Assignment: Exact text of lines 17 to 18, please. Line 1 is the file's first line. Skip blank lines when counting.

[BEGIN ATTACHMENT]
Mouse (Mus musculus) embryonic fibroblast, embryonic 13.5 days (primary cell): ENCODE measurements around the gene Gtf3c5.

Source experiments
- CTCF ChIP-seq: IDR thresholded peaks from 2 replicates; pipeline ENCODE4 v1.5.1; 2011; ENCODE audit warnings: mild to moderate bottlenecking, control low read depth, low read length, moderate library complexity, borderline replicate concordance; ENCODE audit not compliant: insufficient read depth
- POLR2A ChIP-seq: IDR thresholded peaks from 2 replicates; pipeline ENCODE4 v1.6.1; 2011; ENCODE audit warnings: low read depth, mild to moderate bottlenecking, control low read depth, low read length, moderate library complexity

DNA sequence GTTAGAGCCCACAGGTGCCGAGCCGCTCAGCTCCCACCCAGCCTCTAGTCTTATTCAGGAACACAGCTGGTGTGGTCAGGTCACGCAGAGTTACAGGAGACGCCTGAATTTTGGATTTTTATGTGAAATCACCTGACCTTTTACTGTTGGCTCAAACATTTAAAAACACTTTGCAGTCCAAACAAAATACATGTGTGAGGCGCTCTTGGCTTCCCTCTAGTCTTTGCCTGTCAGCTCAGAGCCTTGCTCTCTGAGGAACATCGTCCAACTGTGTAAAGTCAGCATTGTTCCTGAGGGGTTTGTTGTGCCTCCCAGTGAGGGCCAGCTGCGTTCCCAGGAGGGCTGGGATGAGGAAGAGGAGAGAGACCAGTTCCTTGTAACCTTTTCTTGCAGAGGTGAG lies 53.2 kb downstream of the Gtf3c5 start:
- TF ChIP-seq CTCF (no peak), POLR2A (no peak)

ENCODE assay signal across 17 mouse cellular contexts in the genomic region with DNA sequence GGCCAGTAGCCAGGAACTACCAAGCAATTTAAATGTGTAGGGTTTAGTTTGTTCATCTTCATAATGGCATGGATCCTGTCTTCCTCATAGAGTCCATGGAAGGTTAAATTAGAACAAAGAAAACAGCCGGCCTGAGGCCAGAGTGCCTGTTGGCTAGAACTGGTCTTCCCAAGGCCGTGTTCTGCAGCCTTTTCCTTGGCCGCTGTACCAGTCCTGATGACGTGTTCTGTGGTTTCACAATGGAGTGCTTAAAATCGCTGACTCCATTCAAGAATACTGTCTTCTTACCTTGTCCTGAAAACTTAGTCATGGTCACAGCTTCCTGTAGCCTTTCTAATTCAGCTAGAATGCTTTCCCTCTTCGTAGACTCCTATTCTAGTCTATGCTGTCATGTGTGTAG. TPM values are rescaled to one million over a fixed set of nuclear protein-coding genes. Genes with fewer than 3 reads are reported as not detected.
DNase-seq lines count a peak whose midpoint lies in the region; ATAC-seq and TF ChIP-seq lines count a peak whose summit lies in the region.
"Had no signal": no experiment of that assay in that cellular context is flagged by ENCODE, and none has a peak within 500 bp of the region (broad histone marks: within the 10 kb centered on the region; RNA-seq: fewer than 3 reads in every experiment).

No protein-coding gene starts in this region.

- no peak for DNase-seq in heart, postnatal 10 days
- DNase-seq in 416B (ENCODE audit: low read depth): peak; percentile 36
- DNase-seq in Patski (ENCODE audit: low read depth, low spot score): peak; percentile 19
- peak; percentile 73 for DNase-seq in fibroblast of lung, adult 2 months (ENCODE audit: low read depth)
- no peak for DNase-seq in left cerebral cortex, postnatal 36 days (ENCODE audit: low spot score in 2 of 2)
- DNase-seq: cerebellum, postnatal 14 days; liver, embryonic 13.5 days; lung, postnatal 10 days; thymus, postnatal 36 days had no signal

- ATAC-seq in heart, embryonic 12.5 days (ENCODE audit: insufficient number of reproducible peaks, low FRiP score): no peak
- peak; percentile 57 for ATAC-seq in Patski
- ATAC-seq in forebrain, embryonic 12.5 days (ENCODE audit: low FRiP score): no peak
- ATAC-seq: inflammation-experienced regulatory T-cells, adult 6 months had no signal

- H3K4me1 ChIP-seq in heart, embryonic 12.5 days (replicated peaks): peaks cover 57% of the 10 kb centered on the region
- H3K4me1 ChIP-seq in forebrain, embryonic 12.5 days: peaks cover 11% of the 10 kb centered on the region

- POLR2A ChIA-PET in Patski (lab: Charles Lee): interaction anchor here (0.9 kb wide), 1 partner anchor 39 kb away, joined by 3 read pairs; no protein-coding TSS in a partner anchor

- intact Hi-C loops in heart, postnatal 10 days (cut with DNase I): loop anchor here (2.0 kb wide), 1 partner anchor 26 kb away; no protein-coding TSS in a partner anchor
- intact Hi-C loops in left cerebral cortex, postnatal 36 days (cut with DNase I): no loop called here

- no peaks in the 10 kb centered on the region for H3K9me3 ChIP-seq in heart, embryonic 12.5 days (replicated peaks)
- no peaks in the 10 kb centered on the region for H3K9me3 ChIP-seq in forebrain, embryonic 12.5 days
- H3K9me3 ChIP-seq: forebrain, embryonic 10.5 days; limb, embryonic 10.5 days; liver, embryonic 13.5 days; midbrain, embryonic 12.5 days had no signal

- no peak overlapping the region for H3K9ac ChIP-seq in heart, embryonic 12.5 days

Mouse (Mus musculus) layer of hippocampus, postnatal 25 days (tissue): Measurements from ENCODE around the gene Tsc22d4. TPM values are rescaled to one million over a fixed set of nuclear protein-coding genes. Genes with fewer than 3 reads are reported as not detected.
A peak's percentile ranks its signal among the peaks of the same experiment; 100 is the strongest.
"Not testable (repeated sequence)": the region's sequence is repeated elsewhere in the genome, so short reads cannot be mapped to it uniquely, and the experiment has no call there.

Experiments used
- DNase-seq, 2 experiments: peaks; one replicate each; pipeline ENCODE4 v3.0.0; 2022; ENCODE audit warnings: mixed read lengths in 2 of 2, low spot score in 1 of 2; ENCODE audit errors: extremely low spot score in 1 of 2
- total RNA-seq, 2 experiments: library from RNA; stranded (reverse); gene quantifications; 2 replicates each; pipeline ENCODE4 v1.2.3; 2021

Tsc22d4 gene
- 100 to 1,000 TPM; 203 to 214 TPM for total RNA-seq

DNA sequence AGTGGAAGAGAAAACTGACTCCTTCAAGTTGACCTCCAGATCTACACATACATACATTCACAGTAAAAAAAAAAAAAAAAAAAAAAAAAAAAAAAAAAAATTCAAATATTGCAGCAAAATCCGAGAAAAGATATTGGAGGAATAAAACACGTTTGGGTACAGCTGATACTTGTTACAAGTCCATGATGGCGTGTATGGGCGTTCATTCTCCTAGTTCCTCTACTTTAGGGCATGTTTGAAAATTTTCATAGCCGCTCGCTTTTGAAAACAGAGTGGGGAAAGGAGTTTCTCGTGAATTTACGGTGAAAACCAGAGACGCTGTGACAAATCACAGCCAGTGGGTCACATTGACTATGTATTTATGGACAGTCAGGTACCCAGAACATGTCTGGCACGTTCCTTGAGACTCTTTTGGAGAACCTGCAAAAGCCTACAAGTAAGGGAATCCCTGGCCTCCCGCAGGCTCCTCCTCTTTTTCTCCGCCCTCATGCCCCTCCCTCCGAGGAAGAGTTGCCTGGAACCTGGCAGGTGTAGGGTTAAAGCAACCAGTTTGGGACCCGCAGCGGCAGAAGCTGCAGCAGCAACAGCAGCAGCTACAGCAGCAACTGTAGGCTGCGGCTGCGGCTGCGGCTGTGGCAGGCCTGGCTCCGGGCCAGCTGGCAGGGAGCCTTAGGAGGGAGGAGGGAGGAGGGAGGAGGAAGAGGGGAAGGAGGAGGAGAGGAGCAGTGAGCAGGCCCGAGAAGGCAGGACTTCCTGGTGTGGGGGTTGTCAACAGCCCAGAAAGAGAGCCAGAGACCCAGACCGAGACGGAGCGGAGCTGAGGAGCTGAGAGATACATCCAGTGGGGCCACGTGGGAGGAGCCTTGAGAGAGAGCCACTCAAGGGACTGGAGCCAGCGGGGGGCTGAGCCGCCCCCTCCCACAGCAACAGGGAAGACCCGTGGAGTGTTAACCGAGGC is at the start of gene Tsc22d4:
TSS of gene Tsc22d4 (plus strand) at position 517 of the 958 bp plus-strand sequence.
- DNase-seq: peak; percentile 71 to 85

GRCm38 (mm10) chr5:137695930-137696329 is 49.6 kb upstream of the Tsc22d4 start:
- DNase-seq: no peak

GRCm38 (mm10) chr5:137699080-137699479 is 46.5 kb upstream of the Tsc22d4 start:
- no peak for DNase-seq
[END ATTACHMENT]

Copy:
- ATAC-seq in heart, embryonic 12.5 days (ENCODE audit: insufficient number of reproducible peaks, low FRiP score): no peak
- peak; percentile 57 for ATAC-seq in Patski